Notes, quotes and video from USC's 34-33 win over Arizona State on Saturday night at the Coliseum:
It was a rollercoaster game, a seesaw game, a wild game and a crazy game -- but it was a victory for USC. It was also "far from perfect," in Trojans coach Lane Kiffin's relieved words after his Trojans pulled out a win over the visiting Sun Devils. "I really felt like, 'Finally," Kiffin said when asked about his emotions. "We just hadn't had many breaks this year where things go our way. It's really good for our players in such a rollercoaster game." Sun Devils coach Dennis Erickson had very similar comments. "The game was as crazy as they get," he said. "You could stay up all night thinking about what could have happened. It was a back and forth seesaw football game. There are 1,000 things that could have made a difference."
The Trojans have lost three games this season, two of which were of the variety they handed to Arizona State on Saturday. But the feelings from those games are gone after this win, left tackle Matt Kalil said: "Just like Coach Kiff says, you take a tough loss like that last week -- a win erases everything. It erases all the bad feeling we got and kinda makes you feel good as a team and as a unit, that we kinda stuck together, made big plays when we needed to and pulled off the win."
Matt Barkley had a solid game in completing 70 percent of his passes for 215 yards and three touchdowns, but he had two mistakes that appeared to haunt him for a while. The first was actually his first throw of the game, an overthrow of Robert Woods that would have been a sure touchdown. Kiffin made a point of saying that Barkley probably thought about that throw for a long time even if he wouldn't admit it. The second was a poor throw that was intercepted by ASU's Clint Floyd in the end zone. Barkley's other interception was more of a fluke, a ball tipped by David Ausberry and intercepted by Omar Bolden, but the first interception stuck with him. "That was really the only time I felt like I forced it," Barkley said. "Other than that, I felt like I did a good job throwing it away or running. ... That's not characteristic of me. It's something I wish I changed."
Cornerback Shareece Wright had some interesting involvement in a number of special teams plays, including his open-field whiff on the 100-yard kickoff return by LeQuan Lewis -- "I don't know even know what happened," he said about that -- and an on-the-field view of Torin Harris' return of Tyron Smith's PAT block in the fourth quarter, which Erickson called the "difference in the game" and "totally ridiculous." But the most intriguing play Wright was involved in was ASU's Thomas Weber missing a 41-yarder that would've gave the Sun Devils a late lead. Why? Because Wright, coming off the right edge during the play, said after the game that Weber purposely directed the kick left when he saw the Trojans readying to block the kick. "I knew he missed it right when he kicked it. I could tell. If he would've kicked it right, we would've blocked it. He hooked it trying not to get a block." Safety T.J. McDonald also had two key punt blocks, something Wright attributed to a weakness in ASU's punt units the Trojans observed on film.
Nickell Robey said earlier in the week that the coaching staff planned on moving him inside to the nickel this week and calling more blitzes for him and Wright. He was right, as the Trojans had much more pressure from the secondary than they have had at any point this season. It also meant, though, that Harris was often isolated on the sideline with a Sun Devil receiver, and he was beat by ASU's Gerell Robinson at least twice. Robey also said he noticed on film that ASU quarterback Steven Threet (24-of-40, three touchdowns and two interceptions) was susceptible to getting caught up in his game and making a poor decision or two after a couple completions. He did exactly that on a big third-quarter drive where the Sun Devils had the ball on the USC 28-yard line down only seven points. After completing three consecutive passes, Threet scrambled to his right and delivered a pass directly to USC linebacker Malcolm Smith for a pick-six. "Everything that we talked about and we expected to see, we saw it," Robey said on the field after the game. "It was a great feeling."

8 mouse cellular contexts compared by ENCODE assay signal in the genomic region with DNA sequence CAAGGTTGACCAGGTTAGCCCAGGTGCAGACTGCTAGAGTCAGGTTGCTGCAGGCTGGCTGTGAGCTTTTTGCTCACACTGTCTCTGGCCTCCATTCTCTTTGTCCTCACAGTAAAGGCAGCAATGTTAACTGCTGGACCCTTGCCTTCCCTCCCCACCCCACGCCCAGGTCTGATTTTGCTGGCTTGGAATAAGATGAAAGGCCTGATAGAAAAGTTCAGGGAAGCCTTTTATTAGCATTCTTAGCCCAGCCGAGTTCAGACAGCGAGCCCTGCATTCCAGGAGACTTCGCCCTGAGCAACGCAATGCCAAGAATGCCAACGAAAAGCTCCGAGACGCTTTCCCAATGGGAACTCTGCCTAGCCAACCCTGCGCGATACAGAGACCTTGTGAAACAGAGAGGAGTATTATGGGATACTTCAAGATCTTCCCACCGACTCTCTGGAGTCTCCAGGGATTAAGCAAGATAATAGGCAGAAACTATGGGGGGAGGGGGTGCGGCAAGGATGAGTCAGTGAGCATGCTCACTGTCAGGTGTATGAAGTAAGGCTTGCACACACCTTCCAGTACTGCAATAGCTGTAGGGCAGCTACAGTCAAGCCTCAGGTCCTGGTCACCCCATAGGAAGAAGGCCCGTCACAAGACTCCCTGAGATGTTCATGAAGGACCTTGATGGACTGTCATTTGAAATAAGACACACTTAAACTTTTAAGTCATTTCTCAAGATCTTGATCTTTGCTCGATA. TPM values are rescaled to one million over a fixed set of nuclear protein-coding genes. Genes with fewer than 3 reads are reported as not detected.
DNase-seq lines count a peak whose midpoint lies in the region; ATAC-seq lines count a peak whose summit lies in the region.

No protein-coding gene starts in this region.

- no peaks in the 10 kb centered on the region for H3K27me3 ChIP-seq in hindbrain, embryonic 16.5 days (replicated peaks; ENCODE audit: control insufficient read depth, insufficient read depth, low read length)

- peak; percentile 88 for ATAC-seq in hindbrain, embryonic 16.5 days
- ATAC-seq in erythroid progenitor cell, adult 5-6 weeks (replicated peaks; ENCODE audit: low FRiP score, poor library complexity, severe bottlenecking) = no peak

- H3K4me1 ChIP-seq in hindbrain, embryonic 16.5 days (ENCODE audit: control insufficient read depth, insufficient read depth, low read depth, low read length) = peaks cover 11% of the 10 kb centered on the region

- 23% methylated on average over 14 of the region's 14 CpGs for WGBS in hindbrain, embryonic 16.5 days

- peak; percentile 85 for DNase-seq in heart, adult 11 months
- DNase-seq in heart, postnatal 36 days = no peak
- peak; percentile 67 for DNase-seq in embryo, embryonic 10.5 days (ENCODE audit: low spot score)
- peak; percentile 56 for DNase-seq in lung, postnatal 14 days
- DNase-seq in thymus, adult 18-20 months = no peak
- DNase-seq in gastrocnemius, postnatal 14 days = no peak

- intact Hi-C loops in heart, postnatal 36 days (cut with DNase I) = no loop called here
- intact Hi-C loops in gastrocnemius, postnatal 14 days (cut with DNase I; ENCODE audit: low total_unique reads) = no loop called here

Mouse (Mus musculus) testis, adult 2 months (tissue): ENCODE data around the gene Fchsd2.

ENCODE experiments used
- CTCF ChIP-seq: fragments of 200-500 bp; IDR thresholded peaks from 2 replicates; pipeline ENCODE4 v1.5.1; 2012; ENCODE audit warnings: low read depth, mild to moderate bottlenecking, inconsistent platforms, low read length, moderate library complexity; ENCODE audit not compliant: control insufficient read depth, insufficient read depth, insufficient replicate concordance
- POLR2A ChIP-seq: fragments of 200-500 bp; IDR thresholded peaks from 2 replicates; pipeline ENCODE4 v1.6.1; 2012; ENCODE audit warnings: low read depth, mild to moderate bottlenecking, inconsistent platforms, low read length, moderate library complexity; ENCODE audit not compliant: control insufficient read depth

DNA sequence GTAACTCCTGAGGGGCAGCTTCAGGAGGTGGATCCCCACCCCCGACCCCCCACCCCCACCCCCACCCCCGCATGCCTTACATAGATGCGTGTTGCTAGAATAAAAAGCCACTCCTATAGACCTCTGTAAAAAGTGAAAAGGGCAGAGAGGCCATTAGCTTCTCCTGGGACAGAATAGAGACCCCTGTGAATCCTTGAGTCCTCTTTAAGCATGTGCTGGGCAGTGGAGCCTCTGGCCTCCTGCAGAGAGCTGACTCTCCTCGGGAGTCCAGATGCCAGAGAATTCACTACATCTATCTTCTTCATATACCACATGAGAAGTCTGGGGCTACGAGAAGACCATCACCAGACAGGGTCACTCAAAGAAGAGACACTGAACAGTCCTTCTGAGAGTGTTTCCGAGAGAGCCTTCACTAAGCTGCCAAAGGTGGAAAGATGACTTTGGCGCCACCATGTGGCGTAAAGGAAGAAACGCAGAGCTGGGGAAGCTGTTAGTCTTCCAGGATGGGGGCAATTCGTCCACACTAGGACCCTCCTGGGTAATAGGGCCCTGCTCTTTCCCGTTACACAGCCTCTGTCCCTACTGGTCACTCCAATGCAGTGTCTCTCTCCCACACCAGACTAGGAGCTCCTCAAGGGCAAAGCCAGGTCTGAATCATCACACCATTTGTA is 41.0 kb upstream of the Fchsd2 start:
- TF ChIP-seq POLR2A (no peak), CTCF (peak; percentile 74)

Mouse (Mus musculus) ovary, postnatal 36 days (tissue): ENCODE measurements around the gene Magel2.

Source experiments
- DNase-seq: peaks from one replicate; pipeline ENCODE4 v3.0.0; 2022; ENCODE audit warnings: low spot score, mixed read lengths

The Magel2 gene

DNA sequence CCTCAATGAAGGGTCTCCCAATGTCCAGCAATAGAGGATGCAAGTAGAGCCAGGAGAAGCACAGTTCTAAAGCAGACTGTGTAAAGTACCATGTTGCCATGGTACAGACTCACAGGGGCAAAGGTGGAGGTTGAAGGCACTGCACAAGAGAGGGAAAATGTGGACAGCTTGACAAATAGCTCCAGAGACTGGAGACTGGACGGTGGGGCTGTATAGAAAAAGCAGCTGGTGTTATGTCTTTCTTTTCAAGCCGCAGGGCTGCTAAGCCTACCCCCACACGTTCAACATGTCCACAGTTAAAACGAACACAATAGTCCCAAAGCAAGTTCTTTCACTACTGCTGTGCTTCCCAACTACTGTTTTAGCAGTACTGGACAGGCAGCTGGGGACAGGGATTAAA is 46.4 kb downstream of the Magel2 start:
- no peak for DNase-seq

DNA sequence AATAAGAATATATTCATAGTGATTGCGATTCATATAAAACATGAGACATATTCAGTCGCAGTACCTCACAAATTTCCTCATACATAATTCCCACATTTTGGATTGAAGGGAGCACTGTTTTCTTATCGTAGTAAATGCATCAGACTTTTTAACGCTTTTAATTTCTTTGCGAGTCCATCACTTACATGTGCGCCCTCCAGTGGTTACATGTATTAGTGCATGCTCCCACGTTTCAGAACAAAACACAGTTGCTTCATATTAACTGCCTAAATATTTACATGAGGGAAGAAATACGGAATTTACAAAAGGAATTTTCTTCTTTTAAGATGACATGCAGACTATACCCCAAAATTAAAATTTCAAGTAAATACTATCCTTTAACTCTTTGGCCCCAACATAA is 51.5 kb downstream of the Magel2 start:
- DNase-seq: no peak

Final notes: Dillon Baxter earned his much-anticipated first college start for the Trojans but struggled to get loose at all, carrying the ball 17 times for 52 yards for an average of just over three yards per carry. Interestingly, though, Baxter did not lose yards on any of his rushes -- a very unusual statistic. ... Redshirt sophomore receiver Brice Butler had his best game of the season (three catches for a team-leading 49 yards) and earned praise from Kiffin afterward. ... While ASU's Lou Groza Award-winning Weber missed a 41-yarder that would've gave the Sun Devils a late lead, USC kicker Joe Houston converted a 29-yard attempt just before that turned out to be the game-winner. Of course, Houston had missed two short kicks earlier in the game, and at one point, Kiffin said later, Houston was in danger of losing his spot to punter Jacob Harfman. But Houston stayed in and got his redemption.
Kiffin spoke afterward and had some good insight to offer about his team's performance.
See what he had to say:
Four players -- Barkley, Houston, McDonald and Smith -- took to the stage after the game to address the media in one big session.
See what they all had to say, including great stuff from Houston when asked if he was nervous when kicking the 29-yarder he converted: